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Showing posts from August, 2006

Closures in Java

Recently there has been much talk about whether closures should be introduced in Java. Many programmers who started with Java as their first language may not know what closures are. Martin Fowler has a very nice explanation on his bliki . Initially when Java was being designed there was some debate on whether Anonymous Inner Classes should be allowed to access non final local (method) variables. Eventually the feature did not make it in, but had it, then an anonymous inner class would have been almost a closure except that it goes against Martin Fowler's principle that languages that support closures should allow you to define them with very little syntax.

Informal web based learning

Would you like to engage in web based informal learning, rather than learning in a classroom? There are several advantages in doing so: You can learn at your time, place, and pace You can engage in more reflection, which will enable a better learning experience, more retention, and clearer perspectives Statistics show that classroom based corporate training just does not work There are several resources (free as well as paid) that will help you in your learning endevours. I will publish links to such learning resources constantly on this blog. Here's one to start with. Sang Shin facilitates free online Java courses on his Java Passion website . It's really neat. If you are curious about what informal learning is and why it is better than formal learning, you may also want to check out Jay Cross' blog , and this webpage .  Notes: This text was originally posted on my earlier blog at Here are the comments from the or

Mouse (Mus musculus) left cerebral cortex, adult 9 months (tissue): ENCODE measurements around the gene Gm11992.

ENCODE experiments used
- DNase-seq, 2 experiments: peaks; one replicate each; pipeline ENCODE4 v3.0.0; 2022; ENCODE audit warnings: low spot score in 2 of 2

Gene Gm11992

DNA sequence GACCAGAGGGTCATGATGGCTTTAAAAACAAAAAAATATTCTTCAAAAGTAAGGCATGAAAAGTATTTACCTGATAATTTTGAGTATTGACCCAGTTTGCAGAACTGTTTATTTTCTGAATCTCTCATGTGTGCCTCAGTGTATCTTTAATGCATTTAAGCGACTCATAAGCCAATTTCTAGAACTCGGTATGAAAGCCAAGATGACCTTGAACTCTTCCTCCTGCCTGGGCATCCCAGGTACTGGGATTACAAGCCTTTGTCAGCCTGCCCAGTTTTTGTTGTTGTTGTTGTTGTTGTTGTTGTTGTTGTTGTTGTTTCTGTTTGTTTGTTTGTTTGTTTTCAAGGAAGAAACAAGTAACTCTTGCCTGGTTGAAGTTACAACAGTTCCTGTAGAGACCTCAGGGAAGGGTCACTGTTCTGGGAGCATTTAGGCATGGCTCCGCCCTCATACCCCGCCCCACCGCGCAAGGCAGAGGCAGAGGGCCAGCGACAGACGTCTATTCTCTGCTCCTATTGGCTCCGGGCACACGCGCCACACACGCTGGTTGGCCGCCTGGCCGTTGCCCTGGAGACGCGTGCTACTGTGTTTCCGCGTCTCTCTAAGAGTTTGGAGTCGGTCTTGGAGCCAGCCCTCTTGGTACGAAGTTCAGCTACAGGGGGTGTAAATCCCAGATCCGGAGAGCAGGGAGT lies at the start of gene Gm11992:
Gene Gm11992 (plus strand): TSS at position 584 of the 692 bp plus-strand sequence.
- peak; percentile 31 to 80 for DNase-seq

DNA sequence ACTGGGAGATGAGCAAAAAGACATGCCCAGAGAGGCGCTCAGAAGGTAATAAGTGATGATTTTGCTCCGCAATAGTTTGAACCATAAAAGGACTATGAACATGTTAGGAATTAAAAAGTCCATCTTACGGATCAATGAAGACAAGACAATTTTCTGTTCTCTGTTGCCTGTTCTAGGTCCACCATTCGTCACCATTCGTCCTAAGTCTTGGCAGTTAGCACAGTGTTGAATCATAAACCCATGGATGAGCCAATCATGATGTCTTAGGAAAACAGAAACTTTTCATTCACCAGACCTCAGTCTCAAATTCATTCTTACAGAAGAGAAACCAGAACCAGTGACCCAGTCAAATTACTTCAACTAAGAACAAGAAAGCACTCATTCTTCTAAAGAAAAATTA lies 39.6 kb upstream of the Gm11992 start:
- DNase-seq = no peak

Polymorphism is the ability of an object to assume multiple forms. The example below assumes a class hierarchy with Appender as the superclass. For now it is sufficient to know that the Appender class has a responsibility to append a log statement to a certain destination. This class has three subclasses, ConsoleAppender, FileAppender, and DatabaseAppender, each of which implement the 'append' of the superclass to direct the log statement to the console, file, and database respectively. The audio explains polymorphism with this simple example. [Time: 3 mins 40 secs] Watch a simple animation of how Polymorphism works. Note: This post was originally posted on my blog at


Logging frameworks like Log4J allow us to send logs to a multitude of destinations. The code responsible for logging to a destination is usually encapsulated into separate classes. Without inheritance With inheritance When to use inheritance: IS-A relationship An Employee is a Person A BumperSale is a Sale A Square is a Shape IS-LIKE-A relationship But if the relationship between them is HAS-A (eg: Car has an Engine), then we use composition instead of inheritance. Reflections: What is the relationship between the following objects? Bathroom - Bathtub Car - Engine Person - Professor Vehicle - Car Note: This post was originally posted on my blog at


Encapsulation and information hiding are often used interchangeably. But they are actually different. Information hiding is a design principle, whereas encapsulation is a language facility. Encapsulation is the process of bundling code and the data it acts on together in one entity. David Parnas describes information hiding as "hiding of critical design decisions", so that the client code does not have to understand the intricacies of the design, and is also oblivious to any changes in design. Encapsulation can happen without information hiding, but will not be effective. Encapsulation facilitates, but does not guarantee information hiding. Following some simple guidelines will help us create better classes Encapsulation rule 1: Place data and the operations that perform on that data in the same class Encapsulation rule 2: Use responsibility-driven design to determine the grouping of data and operations into classes Information hiding rule 1: Don't expose data ite